Territory Stories

The Northern Territory news Tue 28 Feb 2017

Details:

Title

The Northern Territory news Tue 28 Feb 2017

Other title

NT news

Collection

The Northern Territory news; NewspaperNT

Date

2017-02-28

Description

This publication contains may contain links to external sites. These external sites may no longer be active.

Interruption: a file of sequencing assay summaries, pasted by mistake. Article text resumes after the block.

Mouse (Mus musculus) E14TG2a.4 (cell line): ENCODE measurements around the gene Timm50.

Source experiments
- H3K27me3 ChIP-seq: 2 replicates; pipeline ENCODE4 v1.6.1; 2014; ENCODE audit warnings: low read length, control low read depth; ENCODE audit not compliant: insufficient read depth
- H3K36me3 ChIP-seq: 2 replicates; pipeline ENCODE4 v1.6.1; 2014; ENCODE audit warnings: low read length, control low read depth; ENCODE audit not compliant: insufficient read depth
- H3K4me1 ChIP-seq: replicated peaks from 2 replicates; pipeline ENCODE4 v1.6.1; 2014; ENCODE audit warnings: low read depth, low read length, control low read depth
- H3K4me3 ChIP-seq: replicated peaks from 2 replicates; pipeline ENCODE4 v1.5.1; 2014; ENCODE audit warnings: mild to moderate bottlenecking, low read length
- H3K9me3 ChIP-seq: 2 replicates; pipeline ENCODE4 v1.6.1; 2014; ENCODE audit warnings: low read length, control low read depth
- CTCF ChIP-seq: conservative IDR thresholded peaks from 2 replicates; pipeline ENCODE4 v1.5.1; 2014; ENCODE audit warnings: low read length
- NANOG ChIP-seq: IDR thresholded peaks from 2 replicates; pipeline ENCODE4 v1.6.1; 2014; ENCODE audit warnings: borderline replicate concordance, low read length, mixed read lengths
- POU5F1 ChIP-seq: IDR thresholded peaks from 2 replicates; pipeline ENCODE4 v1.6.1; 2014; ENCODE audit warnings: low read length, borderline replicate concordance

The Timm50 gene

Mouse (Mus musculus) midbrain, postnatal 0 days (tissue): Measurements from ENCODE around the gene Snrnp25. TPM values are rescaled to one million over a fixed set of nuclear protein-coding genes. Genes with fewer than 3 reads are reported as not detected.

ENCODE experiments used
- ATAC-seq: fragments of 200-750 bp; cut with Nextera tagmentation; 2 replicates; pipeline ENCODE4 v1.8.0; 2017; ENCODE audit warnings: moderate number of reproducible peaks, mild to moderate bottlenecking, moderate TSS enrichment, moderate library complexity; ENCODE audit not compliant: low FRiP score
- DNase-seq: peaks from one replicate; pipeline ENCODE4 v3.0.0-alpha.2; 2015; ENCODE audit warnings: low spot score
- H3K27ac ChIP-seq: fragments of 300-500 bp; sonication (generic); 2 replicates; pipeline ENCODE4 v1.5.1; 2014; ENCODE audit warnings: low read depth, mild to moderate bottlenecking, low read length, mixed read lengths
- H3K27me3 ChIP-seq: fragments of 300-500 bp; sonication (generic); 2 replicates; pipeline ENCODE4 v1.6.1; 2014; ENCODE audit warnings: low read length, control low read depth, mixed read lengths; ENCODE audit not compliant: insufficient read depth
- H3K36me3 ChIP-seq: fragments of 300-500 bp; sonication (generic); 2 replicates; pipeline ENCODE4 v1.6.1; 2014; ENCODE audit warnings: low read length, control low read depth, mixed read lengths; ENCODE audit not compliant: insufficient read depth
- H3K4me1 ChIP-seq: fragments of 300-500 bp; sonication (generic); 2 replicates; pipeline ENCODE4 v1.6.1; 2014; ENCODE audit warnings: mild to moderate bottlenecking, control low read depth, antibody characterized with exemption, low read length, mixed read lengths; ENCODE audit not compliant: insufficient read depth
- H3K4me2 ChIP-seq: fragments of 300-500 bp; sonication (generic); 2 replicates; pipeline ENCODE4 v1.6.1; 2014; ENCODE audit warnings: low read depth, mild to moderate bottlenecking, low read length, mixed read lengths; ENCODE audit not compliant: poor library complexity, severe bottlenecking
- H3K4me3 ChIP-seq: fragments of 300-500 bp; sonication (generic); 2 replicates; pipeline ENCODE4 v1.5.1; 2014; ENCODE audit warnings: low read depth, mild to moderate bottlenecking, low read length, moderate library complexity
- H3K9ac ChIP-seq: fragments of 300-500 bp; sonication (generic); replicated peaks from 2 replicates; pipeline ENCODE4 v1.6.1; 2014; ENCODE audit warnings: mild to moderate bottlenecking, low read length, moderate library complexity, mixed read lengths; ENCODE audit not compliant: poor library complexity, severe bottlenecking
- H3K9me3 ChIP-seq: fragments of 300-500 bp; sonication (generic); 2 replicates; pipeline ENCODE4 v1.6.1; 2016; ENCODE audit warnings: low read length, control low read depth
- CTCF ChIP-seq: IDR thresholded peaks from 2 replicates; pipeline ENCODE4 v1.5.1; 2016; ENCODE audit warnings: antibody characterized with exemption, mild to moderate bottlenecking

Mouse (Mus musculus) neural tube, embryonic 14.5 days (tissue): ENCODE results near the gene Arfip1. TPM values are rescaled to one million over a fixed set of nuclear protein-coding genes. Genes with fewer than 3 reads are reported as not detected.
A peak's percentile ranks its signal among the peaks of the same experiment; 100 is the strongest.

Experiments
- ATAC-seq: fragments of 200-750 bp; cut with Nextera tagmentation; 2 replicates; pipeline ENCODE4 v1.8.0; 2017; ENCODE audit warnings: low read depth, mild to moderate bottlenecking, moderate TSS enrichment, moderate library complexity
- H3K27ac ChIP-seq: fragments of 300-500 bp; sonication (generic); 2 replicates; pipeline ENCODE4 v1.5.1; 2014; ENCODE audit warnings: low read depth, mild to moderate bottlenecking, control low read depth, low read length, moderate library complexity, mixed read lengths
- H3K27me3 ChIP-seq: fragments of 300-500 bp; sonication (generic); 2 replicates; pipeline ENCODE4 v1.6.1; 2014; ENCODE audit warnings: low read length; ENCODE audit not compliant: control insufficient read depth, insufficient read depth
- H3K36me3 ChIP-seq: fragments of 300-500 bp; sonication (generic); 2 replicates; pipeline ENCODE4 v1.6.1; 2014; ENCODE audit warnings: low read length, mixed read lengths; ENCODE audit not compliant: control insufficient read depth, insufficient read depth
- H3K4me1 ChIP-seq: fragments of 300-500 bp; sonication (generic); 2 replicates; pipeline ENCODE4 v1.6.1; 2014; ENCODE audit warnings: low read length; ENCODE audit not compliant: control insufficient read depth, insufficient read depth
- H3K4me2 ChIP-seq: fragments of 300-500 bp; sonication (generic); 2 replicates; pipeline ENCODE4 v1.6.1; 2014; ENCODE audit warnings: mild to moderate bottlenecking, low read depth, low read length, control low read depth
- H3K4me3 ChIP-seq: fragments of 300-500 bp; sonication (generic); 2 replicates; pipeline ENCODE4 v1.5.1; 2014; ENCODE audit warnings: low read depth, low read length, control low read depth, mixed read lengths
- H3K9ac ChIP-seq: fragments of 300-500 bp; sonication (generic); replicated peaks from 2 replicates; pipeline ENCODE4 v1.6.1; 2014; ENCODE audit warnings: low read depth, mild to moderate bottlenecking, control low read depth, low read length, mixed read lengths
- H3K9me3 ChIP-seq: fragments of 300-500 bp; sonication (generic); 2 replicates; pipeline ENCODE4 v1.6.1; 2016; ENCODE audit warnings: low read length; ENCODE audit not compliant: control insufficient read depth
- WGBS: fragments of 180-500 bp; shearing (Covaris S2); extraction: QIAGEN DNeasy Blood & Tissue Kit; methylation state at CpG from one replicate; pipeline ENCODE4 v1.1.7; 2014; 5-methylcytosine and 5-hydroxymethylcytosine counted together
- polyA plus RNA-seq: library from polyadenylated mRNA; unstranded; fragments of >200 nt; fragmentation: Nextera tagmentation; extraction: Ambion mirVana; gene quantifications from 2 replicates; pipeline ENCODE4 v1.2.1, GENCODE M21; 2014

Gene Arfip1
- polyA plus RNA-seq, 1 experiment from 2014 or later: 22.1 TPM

Language

English

Subject

Community newspapers -- Northern Territory -- Darwin; Australian newspapers -- Northern Territory -- Darwin

Publisher name

News Corp Australia

Place of publication

Darwin

File type

application/pdf

Use

Copyright. Made available by the publisher under licence.

Copyright owner

News Corp Australia

License

https://www.legislation.gov.au/Series/C1968A00063

Parent handle

https://hdl.handle.net/10070/266432

Citation address

https://hdl.handle.net/10070/450639

Page content